– phoog
    Commented Feb 21, 2017 at 0:45
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    Thanks, we were not charged with misdemeanor, so what exactly is going to show up on the immigration record? Will it be cause for questioning?
    – anon
    Commented Feb 21, 2017 at 3:32
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    Anything is cause for questioning. You may be asked about it, but it shouldn't go any farther than your telling the story in response to the question. If asked, just tell the truth. As outlined in Sheik Paul's answer, the incident does not make you inadmissible.
    – phoog
    Commented Feb 21, 2017 at 4:18

2 Answers 2


First off the border patrol guy is ignorant of the laws or lying as many do.

Not carrying your immigration papers is NOT a deportable offense. Per INA: ACT 264, Sec. 264. or 8 U.S.C. 1304,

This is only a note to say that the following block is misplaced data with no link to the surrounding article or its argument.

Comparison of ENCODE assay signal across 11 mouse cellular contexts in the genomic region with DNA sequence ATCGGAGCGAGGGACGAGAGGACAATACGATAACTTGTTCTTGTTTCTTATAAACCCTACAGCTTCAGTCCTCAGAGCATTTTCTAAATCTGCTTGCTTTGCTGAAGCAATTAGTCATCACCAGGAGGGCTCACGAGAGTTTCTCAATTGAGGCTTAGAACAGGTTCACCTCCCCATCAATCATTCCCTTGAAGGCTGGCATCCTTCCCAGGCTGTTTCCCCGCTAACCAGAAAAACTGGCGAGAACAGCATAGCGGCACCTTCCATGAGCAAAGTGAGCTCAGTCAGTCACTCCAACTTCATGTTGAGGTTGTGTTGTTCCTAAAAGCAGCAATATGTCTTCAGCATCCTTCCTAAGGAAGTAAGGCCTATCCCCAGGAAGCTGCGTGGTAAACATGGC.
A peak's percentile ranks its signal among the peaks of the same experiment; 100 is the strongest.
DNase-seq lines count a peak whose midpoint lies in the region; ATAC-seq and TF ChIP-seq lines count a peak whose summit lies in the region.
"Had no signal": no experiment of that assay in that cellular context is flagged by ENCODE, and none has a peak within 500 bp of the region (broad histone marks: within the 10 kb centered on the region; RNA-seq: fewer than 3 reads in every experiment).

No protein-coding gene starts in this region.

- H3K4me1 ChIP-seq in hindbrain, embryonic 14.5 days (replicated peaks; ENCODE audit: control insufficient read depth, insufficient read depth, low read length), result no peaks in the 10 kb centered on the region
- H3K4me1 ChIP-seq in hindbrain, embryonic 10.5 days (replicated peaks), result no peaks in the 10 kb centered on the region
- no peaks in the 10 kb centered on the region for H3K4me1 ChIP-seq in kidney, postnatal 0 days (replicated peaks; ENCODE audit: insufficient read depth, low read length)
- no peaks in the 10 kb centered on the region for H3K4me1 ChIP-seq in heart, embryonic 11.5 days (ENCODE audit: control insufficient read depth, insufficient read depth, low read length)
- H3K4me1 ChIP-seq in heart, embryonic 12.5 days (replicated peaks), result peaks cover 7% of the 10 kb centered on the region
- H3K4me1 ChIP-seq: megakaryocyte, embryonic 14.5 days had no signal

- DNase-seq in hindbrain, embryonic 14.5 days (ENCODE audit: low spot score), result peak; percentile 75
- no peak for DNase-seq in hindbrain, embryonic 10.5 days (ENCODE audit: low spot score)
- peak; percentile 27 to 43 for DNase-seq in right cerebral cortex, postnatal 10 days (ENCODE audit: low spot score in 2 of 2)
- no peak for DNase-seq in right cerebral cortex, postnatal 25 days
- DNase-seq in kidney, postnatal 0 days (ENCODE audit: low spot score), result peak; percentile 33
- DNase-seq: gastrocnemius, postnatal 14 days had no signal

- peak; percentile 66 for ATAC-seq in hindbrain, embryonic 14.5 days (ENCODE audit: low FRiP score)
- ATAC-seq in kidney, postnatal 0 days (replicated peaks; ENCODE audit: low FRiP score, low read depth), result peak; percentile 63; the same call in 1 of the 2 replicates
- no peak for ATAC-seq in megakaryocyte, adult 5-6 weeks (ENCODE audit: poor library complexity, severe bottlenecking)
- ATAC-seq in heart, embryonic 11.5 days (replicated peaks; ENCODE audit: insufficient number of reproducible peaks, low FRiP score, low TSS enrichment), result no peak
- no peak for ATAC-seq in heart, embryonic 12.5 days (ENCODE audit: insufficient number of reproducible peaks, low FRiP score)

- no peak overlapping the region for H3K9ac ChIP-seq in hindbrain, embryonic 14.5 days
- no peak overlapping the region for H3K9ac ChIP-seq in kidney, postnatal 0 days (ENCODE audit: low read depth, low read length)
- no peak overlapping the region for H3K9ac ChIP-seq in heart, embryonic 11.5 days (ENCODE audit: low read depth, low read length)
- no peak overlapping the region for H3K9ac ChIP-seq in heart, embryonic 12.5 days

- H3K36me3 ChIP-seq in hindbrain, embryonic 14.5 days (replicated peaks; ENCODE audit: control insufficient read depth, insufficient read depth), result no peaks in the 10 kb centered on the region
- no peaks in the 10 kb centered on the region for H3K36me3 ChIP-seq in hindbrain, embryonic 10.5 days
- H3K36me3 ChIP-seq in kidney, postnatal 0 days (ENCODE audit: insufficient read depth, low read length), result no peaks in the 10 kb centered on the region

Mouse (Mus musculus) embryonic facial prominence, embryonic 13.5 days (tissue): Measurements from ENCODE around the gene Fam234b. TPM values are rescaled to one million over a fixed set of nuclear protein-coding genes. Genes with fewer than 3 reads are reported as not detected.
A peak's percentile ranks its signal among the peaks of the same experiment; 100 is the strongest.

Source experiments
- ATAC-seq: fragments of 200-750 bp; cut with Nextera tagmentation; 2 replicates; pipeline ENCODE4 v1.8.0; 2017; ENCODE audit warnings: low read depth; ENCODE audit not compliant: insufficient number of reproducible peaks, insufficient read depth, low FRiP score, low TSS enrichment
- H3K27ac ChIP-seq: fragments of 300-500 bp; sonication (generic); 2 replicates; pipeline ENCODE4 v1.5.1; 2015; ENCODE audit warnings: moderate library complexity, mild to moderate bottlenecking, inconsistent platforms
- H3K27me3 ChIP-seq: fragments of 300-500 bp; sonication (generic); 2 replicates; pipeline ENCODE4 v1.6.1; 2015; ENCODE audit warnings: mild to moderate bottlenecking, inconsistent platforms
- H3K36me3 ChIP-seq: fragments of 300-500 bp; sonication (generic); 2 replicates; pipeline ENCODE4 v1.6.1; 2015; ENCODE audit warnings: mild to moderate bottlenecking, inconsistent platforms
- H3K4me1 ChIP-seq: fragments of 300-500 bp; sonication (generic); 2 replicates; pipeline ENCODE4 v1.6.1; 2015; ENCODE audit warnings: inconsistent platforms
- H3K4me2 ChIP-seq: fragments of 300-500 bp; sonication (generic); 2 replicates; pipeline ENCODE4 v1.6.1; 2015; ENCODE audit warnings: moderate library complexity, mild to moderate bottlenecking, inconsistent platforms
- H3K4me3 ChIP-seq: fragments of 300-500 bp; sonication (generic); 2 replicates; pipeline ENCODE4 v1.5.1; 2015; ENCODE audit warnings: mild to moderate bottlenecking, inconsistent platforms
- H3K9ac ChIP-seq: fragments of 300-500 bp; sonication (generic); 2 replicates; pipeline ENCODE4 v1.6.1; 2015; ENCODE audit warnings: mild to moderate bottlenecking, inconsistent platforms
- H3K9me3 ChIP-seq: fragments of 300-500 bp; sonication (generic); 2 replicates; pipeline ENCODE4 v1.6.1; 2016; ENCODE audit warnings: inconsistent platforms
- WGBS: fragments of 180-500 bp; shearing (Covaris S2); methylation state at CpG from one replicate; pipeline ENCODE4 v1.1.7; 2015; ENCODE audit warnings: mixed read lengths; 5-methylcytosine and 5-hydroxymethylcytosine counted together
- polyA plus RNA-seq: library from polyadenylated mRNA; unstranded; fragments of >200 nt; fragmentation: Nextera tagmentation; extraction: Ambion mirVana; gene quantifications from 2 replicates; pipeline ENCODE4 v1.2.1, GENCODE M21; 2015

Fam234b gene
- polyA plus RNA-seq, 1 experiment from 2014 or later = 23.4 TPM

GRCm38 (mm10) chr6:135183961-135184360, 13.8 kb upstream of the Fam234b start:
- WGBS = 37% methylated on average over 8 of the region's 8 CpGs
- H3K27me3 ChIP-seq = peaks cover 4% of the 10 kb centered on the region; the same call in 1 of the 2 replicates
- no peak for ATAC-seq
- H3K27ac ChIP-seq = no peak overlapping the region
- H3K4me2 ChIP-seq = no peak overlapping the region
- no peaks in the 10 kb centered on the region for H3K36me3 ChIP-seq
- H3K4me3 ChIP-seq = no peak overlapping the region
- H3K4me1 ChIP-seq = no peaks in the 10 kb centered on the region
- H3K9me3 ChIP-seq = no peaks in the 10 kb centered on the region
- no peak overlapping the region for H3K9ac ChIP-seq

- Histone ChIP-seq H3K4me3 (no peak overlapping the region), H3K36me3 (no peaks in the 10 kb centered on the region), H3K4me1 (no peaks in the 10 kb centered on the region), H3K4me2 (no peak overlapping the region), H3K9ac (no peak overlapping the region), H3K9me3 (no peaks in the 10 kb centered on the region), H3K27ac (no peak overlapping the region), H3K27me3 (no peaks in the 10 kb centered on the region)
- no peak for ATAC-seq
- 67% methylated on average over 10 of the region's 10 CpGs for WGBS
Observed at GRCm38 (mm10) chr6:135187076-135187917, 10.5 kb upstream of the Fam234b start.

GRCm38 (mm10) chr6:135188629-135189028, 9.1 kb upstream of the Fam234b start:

Every alien, eighteen years of age and over, shall at all times carry with him and have in his personal possession any certificate of alien registration or alien registration receipt card issued to him pursuant to subsection (d). Any alien who fails to comply with the provisions of this subsection shall be guilty of a misdemeanor and shall upon conviction for each offense be fined not to exceed $100 or be imprisoned not more than thirty days, or both.

Now will the incident show up on your immigration records? Yes if they made those notes on there. It is nothing to worry about though. You may or may not be questioned about it, however once again It is nothing to worry about. Finally no it is nothing to worry about when getting OPT or an H1B.

Like I stated earlier, that potential misdemeanor is neither a deportable offense nor a crime which makes you inadmissible when you next go out of the USA and apply for a new visa or are coming back in with a valid visa.

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    Could downvoters explain whats wrong with this answer?
    – anon
    Commented Feb 20, 2017 at 23:57
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    Most likely they don't like the or lying as many of them do :) part or because it's somewhat got to do with student's visas which are considered long term and thus off topic for this site. Commented Feb 21, 2017 at 0:00